Every available indication says the transition to Caruso from Shipt’s founder and original CEO Bill Smith was quite amicable, and spurred by Smith’s desire to find a new challenge.
“Kelly is a strong leader who shares a passion for Shipt’s mission,” wrote Smith in a blog post, further saying the two “worked closely to ensure a seamless transition.”
Caruso, similarly, had kind words for Smith, thanking him for his “outstanding leadership” and remarking that his “entrepreneurial achievements have changed the game in same-day delivery.”
Caruso said in an interview that the first time Shipt appeared on her radar was when Target announced the acquisition in 2017, and she quickly became a big fan of the company.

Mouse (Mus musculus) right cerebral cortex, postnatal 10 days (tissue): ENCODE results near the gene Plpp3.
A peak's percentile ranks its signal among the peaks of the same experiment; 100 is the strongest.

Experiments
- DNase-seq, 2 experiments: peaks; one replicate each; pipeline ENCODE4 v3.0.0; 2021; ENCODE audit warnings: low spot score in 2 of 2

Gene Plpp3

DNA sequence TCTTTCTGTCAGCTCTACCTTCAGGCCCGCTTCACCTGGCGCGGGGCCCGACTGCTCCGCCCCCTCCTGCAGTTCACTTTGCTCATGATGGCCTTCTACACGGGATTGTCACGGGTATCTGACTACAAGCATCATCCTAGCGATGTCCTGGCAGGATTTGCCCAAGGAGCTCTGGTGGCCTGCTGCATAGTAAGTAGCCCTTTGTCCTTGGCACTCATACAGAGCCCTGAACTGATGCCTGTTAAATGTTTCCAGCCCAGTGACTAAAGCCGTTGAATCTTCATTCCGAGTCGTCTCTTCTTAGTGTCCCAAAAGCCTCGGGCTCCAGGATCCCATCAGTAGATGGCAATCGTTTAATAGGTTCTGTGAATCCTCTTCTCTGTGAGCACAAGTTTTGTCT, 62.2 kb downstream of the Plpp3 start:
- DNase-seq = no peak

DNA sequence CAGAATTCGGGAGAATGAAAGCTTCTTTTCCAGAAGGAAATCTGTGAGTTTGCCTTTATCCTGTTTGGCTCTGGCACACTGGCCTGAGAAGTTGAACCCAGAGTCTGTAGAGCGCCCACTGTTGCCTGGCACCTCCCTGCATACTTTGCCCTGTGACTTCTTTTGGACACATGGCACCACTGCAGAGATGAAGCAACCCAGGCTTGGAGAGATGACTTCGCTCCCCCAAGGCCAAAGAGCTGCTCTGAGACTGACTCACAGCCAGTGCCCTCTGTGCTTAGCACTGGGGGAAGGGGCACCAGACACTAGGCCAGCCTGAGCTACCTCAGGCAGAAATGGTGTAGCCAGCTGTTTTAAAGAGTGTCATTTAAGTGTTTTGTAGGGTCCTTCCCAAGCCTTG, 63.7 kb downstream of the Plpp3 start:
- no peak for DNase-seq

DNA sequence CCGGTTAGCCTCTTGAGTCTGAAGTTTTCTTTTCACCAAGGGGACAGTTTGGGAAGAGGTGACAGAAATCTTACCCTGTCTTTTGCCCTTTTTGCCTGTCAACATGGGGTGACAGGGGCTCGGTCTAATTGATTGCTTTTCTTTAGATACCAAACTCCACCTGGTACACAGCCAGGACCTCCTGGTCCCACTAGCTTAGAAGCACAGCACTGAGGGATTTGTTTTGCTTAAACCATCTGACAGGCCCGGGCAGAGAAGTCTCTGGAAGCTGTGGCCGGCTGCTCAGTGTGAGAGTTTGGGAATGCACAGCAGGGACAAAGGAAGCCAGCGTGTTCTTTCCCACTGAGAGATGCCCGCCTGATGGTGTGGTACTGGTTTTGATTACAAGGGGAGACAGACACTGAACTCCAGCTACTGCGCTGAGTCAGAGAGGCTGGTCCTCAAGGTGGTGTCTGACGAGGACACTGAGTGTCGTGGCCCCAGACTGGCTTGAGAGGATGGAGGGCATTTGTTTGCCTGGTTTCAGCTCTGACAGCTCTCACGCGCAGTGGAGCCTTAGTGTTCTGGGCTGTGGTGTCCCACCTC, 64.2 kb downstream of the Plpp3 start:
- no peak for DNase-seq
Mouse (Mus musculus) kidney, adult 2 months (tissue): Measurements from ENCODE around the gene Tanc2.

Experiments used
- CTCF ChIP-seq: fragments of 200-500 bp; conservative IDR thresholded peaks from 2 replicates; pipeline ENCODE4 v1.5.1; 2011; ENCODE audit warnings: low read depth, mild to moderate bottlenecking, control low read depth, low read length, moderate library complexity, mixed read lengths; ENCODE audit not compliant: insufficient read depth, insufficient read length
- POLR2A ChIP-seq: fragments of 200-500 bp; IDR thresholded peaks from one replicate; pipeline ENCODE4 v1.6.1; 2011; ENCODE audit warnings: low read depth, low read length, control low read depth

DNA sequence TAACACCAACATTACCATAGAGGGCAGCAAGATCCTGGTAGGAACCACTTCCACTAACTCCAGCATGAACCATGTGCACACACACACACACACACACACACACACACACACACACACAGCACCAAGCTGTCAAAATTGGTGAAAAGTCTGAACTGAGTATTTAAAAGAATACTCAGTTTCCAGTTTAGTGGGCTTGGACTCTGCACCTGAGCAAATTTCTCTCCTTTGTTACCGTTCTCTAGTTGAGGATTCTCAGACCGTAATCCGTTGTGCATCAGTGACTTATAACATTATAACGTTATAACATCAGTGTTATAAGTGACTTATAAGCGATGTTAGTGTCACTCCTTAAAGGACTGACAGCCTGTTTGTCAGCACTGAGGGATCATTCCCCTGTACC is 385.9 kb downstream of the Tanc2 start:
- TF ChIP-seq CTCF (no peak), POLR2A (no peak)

She relayed a story that one snowy Saturday she was inspired to try the app for the first time instead of dealing with the elements.
“I placed my order at 7am and by 9am, my groceries and essentials were in my kitchen and I was cooking brunch for my husband and my sons. For me, that time was priceless. From then on, I was a Shipt evangelist,” Caruso recalled.
In interviews, Caruso often speaks with deep affection about her husband, Giuseppe, and their two sons.
After taking the top job at the company, Caruso took care in media interviews to mollify Shipt employees who might have been fearful of being displaced by employees who had been with Target for longer.
“If you’re coming from Target, you know what I know,” she told the Birmingham Business Journal, adding that in her mind Shipt needs “leaders from different companies and different leaders sitting around that table.”
The executive has wasted no time in networking among the community of Birmingham’s high powered business leaders in the short time since she joined their ranks.